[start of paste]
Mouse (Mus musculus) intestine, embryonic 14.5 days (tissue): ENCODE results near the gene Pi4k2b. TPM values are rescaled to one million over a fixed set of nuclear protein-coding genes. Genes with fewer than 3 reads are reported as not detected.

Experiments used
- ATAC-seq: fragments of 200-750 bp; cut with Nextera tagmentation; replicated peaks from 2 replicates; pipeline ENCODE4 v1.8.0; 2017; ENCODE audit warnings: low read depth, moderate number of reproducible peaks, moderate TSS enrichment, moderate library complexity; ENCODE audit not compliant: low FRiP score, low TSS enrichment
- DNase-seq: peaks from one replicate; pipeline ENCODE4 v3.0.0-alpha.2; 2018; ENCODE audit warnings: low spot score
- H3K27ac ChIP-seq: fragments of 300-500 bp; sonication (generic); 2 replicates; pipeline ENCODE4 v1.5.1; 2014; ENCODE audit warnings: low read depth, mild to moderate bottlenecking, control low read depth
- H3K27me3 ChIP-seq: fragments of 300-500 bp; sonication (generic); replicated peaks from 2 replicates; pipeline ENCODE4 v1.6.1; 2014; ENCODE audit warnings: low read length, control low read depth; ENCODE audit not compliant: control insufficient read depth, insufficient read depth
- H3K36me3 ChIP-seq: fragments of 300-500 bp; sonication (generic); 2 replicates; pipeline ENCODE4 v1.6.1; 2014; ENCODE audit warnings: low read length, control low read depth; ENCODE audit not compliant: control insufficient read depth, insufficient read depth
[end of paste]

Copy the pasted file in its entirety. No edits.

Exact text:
Mouse (Mus musculus) intestine, embryonic 14.5 days (tissue): ENCODE results near the gene Pi4k2b. TPM values are rescaled to one million over a fixed set of nuclear protein-coding genes. Genes with fewer than 3 reads are reported as not detected.

Experiments used
- ATAC-seq: fragments of 200-750 bp; cut with Nextera tagmentation; replicated peaks from 2 replicates; pipeline ENCODE4 v1.8.0; 2017; ENCODE audit warnings: low read depth, moderate number of reproducible peaks, moderate TSS enrichment, moderate library complexity; ENCODE audit not compliant: low FRiP score, low TSS enrichment
- DNase-seq: peaks from one replicate; pipeline ENCODE4 v3.0.0-alpha.2; 2018; ENCODE audit warnings: low spot score
- H3K27ac ChIP-seq: fragments of 300-500 bp; sonication (generic); 2 replicates; pipeline ENCODE4 v1.5.1; 2014; ENCODE audit warnings: low read depth, mild to moderate bottlenecking, control low read depth
- H3K27me3 ChIP-seq: fragments of 300-500 bp; sonication (generic); replicated peaks from 2 replicates; pipeline ENCODE4 v1.6.1; 2014; ENCODE audit warnings: low read length, control low read depth; ENCODE audit not compliant: control insufficient read depth, insufficient read depth
- H3K36me3 ChIP-seq: fragments of 300-500 bp; sonication (generic); 2 replicates; pipeline ENCODE4 v1.6.1; 2014; ENCODE audit warnings: low read length, control low read depth; ENCODE audit not compliant: control insufficient read depth, insufficient read depth